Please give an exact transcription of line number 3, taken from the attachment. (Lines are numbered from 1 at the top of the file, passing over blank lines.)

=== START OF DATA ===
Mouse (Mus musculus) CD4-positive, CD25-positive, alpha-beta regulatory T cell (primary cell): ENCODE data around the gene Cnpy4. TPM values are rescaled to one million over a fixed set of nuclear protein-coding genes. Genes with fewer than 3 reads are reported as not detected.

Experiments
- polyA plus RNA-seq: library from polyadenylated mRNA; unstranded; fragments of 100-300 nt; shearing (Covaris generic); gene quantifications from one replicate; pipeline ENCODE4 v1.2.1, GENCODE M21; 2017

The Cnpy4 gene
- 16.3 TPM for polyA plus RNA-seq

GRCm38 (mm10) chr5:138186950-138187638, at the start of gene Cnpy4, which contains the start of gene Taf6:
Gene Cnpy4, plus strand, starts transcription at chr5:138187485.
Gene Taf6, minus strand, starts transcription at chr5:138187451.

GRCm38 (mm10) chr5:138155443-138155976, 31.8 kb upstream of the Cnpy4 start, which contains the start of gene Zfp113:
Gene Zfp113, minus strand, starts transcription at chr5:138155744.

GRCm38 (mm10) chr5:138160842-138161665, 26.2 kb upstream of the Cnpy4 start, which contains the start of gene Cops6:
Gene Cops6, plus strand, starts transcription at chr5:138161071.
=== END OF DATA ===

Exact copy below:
- polyA plus RNA-seq: library from polyadenylated mRNA; unstranded; fragments of 100-300 nt; shearing (Covaris generic); gene quantifications from one replicate; pipeline ENCODE4 v1.2.1, GENCODE M21; 2017